by David Bergman on Friday, February 15, 2013
The writer, Tahmina Anam has written a piece on ‘Shahbag’ on the UK’s Guardian website. This is my response:
“Hi Tahmina, You do realise, I hope – and I say this just on a point of accuracy – that Abul Quader Mollah was not actually convicted of ‘beheading a poet, raping an 11-year-old girl and shooting 344 people’ as you put it so starkly. He was convicted – if you happen to have read the pretty well reasoned verdict – of being present on all these occasions with a range of men who did; he was not himself the principal actor according to what the court found. I think it is important to make that point clear – as the way you write it is rather misleading. He may be a brute or worse – but you kind of make him into a monster, which is not what the court found.
And while I like the tenor of much of your piece, I don’t understand why you – and why so many of those who support Shahbag – are totally blind/silent to the significant problematic parts of the trial process. Just in relation to the Mollah case, the defense was only allowed 6 witnesses to come to court, when the prosecution could bring an unlimited number (in fact the prosecution could only bring 12 in order to support six offenses that took place on 6 different dates at 6 different locations!).
And then, of course, whilst the court did convict him on five charges – on three of them they were on the basis of a couple of hearsay witnesses (not direct eye-witness evidence), the others were on the basis of limited eyewitness testimony, and four of the witnesses had in fact given statements to 1971 ‘museum’ prior to the tribunal establishment in which they never mentioned Mollah.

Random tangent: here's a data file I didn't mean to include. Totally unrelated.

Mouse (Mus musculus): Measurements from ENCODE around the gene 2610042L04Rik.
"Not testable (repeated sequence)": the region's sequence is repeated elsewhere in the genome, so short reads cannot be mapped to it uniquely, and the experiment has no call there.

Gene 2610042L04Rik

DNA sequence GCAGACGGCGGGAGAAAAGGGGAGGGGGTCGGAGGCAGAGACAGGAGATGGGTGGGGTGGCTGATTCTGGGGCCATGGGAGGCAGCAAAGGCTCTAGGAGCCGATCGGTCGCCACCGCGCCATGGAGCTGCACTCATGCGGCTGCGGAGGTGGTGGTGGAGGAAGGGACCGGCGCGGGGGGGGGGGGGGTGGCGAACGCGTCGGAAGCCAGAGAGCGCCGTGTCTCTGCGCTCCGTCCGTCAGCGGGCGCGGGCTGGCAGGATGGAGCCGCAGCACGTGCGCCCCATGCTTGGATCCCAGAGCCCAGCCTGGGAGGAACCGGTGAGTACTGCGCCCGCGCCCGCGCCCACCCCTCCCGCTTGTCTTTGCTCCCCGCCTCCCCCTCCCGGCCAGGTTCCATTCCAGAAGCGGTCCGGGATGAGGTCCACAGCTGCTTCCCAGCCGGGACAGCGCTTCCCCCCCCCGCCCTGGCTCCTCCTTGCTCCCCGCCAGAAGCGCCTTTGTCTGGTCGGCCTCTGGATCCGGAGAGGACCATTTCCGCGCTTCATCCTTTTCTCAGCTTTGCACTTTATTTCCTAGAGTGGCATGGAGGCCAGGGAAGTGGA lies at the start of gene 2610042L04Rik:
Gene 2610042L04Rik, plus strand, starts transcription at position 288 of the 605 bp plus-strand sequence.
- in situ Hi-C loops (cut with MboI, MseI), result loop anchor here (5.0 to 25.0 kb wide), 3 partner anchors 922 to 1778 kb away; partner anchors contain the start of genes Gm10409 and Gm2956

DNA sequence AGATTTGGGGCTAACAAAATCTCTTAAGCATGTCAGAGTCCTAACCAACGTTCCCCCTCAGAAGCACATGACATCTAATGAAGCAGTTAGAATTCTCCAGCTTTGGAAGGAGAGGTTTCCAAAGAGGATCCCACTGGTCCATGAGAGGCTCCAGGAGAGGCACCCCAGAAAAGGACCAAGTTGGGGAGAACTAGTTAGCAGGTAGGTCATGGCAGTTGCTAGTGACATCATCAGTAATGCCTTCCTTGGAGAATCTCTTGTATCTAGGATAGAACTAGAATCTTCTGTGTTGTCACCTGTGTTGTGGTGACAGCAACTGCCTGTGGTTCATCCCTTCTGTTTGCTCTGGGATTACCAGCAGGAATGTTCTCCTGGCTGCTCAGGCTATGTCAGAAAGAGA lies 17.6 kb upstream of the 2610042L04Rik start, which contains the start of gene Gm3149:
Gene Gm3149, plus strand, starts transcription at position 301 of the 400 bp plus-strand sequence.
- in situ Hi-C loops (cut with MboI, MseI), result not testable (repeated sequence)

Mollah may well have committed offenses in 71 – but the evidence before the court was far from overwhelming, the defense had their hands tied behind their backs and contradictory statements made by witnesses were rather ignored by the tribunal.
As you know – and I hope you don’t deny by bona fides – I am and have been a supporter of war crimes accountability and understand resentment of years of impunity (and I also agree that there are certainly many aspects of Shahbag that are exciting and positive – secular space, youth, peacefulness etc., etc.) but I also think it is important to consider the actual process of accountability in the tribunals, which do raise very serious questions indeed.
I know you are not unaware of all the Skype/Economist material which showed significant collusion between prosecutors/tribunal/govt – as well as other problems. Not even alluded to in your article! So many people here in Bangladesh that I know just assume these men are guilty by dint of them having been Jamaatis during the war – and are not concerned about the credibility of the evidence before the court, or indeed the fairness of the trials. That is a real shame. It is kind of odd that you choose to ignore all these points about the trials in what is otherwise a gracefully written article.
Shahbag promises much. But the demand for hanging – not only Mollah, but also those who have not even been convicted (something which you again ignore in your article) – is worrying in itself (how can the tribunals now run independently?) but also for those concerned about the rule of law and due process in the future in Bangladesh (when perhaps the BNP/Jamaatis are next in power?). ”
Tahmina Anam is the daughter of Mahfuz Anam of The Daily Star and David Bergman is the husband of Sarah Hossain, daughter of Dr. Kamal Hossain. David works for New Age – a leading English daily in Bangladesh.